Author Topic: The Continuous Aspect vs. The Habitual Aspect  (Read 81 times)

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Offline Mako

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The Continuous Aspect vs. The Habitual Aspect
« on: April 25, 2018, 02:36:30 pm »
We recently had a discussion on this subject on the Learn Na’vi Discord and so I reached out to KP about it and here was his response:

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Kaltxì sì fpomtokx ngaru,

Krrfpi moeyä, vìsyar oe pivlltxe nì'Ìnglìsì.

A discussion on the Learn Na'vi Discord community recently raised some big questions about the Imperfective Aspect, so I figured I'd see if you had the time to share some insight on the issue.

The question is how does one distinguish between habitual past action ("used to verb", habitual aspect) and continuous past action ("was verbing", continuous aspect) in Na'vi, given that our manner of expressing both is limited to <ì/arm>?

Suggested temporary solutions include using pxìm/nìtrrtrr + past imperfective for habitual action, or a yet discovered modal verb indicating the idea of "used to verb".

Ngeyä tì'eyngìri ayoe pereiey. 'Ivong Na'vi!

Ta Mako

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Hello again Mako,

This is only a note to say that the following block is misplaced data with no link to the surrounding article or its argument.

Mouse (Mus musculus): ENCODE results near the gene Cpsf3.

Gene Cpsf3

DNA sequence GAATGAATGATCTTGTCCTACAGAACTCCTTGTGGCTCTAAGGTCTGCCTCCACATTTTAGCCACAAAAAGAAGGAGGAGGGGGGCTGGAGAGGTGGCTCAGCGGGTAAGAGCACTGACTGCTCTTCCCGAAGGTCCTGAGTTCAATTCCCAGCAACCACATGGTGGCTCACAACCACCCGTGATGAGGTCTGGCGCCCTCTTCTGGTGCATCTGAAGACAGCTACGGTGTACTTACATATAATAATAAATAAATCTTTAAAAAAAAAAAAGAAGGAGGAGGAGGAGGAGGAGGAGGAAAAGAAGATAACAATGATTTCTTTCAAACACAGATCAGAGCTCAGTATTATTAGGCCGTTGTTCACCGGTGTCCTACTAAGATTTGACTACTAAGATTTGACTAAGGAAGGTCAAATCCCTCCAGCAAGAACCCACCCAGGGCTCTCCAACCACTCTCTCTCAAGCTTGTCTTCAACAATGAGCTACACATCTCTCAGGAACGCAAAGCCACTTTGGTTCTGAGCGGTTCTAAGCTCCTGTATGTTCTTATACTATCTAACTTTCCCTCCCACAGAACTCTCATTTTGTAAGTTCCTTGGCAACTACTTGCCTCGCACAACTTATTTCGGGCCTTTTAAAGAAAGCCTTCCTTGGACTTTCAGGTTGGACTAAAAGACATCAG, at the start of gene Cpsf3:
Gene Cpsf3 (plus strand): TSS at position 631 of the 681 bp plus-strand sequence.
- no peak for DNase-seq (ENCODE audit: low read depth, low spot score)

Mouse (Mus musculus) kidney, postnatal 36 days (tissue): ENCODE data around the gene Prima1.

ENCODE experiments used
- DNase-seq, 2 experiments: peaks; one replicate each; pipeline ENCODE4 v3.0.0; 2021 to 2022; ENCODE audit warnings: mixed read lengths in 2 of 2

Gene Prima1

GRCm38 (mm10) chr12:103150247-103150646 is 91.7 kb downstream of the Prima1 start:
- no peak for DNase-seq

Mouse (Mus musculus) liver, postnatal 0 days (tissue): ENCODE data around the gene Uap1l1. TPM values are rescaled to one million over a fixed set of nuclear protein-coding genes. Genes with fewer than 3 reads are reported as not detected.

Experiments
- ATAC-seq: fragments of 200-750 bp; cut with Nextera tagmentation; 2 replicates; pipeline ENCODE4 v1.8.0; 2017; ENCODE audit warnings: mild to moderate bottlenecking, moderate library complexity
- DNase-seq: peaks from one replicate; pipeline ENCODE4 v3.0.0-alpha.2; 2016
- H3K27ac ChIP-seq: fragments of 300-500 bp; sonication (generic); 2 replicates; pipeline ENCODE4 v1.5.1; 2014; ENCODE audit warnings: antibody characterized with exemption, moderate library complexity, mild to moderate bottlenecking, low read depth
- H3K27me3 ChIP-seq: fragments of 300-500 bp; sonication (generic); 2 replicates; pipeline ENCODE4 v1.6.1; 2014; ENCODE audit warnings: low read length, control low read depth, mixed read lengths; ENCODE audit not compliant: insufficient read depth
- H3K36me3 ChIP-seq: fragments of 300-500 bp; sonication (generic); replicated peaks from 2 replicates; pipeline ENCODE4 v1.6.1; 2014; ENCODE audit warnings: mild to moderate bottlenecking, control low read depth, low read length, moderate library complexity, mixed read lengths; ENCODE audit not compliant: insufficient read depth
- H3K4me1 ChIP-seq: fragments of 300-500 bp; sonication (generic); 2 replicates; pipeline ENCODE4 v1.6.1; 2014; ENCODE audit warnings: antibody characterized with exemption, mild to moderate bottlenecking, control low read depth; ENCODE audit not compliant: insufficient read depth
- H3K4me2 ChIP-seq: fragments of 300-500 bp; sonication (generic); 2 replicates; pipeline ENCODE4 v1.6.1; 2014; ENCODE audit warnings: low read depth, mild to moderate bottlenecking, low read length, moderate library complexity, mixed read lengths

As I mentioned before, this is an excellent question. It just goes to show how difficult it is to address all the ins and outs of language when you're creating one from scratch! :-) I hadn't thought about the habitual vs. continuous past question, which I'm surprised hasn't come up before. So this is a good time to address it.

(By the way, feel free to share this with the community.)

My approach was to first take a look at a few of the languages I'm familiar with (to various degrees), and for which I could hopefully find reliable data, handled the distinction. So I checked out French, German, Spanish, Malay/Indonesian, and Persian. To those in the community who speak these languages, please see if you agree with the data I found! And for those who speak other languages, see if your language falls into one of these categories or if it handles the distinction in a different way.

My main test sentences were:

1. The children were playing in the garden.
2. The children used to play in the garden.

GERMAN
From what I can tell, German treats both of these the same way.
Google Translate gives the same translation for both: Die Kinder spielten im Garten. Spielten is the imperfect. (GT is more reliable for the "big" languages--i.e. those with large numbers of speakers--than for smaller-population languages. Still, I'd be interested in whether German speakers agree with this judgment.)

PERSIAN
Same idea as German. The imperfect is used for both. .بچه ها در باغ بازی می کردند Bacche-haa dar baagh baazi mikardand. (The auxiliary verb mikardand is the imperfect form.)

So for some languages, there doesn't need to be a distinction in the morphology or syntax: Context will decide which interpretation is appropriate.

FRENCH
At times, apparently, French does the same as German, using the imperfect for both. So "I was working here" and "i used to work here" can simply be Je travaillais ici, where travaillais is the imperfect.